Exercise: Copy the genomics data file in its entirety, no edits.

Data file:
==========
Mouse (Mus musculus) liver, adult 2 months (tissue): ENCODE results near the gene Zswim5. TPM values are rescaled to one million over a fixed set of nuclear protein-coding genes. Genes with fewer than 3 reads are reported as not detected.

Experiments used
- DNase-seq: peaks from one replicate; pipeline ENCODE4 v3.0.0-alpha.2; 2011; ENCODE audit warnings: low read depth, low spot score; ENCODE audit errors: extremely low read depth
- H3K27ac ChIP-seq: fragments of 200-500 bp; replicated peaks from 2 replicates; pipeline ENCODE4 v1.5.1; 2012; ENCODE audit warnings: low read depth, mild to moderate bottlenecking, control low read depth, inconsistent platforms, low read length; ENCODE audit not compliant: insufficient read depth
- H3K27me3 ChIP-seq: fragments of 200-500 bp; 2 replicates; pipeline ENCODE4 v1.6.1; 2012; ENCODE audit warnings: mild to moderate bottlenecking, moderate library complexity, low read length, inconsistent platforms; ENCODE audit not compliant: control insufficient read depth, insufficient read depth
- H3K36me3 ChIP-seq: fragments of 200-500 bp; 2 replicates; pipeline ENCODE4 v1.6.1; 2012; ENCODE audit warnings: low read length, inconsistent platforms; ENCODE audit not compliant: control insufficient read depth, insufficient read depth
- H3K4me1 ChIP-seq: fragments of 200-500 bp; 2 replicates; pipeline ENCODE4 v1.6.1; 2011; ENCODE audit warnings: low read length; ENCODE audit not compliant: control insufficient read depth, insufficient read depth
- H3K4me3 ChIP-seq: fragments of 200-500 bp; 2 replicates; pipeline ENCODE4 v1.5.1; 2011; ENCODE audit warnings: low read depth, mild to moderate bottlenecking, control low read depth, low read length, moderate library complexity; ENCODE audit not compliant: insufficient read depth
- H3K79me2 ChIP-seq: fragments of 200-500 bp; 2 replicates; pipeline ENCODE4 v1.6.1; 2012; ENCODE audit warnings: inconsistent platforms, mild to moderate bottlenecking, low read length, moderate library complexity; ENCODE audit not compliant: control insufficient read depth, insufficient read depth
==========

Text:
Mouse (Mus musculus) liver, adult 2 months (tissue): ENCODE results near the gene Zswim5. TPM values are rescaled to one million over a fixed set of nuclear protein-coding genes. Genes with fewer than 3 reads are reported as not detected.

Experiments used
- DNase-seq: peaks from one replicate; pipeline ENCODE4 v3.0.0-alpha.2; 2011; ENCODE audit warnings: low read depth, low spot score; ENCODE audit errors: extremely low read depth
- H3K27ac ChIP-seq: fragments of 200-500 bp; replicated peaks from 2 replicates; pipeline ENCODE4 v1.5.1; 2012; ENCODE audit warnings: low read depth, mild to moderate bottlenecking, control low read depth, inconsistent platforms, low read length; ENCODE audit not compliant: insufficient read depth
- H3K27me3 ChIP-seq: fragments of 200-500 bp; 2 replicates; pipeline ENCODE4 v1.6.1; 2012; ENCODE audit warnings: mild to moderate bottlenecking, moderate library complexity, low read length, inconsistent platforms; ENCODE audit not compliant: control insufficient read depth, insufficient read depth
- H3K36me3 ChIP-seq: fragments of 200-500 bp; 2 replicates; pipeline ENCODE4 v1.6.1; 2012; ENCODE audit warnings: low read length, inconsistent platforms; ENCODE audit not compliant: control insufficient read depth, insufficient read depth
- H3K4me1 ChIP-seq: fragments of 200-500 bp; 2 replicates; pipeline ENCODE4 v1.6.1; 2011; ENCODE audit warnings: low read length; ENCODE audit not compliant: control insufficient read depth, insufficient read depth
- H3K4me3 ChIP-seq: fragments of 200-500 bp; 2 replicates; pipeline ENCODE4 v1.5.1; 2011; ENCODE audit warnings: low read depth, mild to moderate bottlenecking, control low read depth, low read length, moderate library complexity; ENCODE audit not compliant: insufficient read depth
- H3K79me2 ChIP-seq: fragments of 200-500 bp; 2 replicates; pipeline ENCODE4 v1.6.1; 2012; ENCODE audit warnings: inconsistent platforms, mild to moderate bottlenecking, low read length, moderate library complexity; ENCODE audit not compliant: control insufficient read depth, insufficient read depth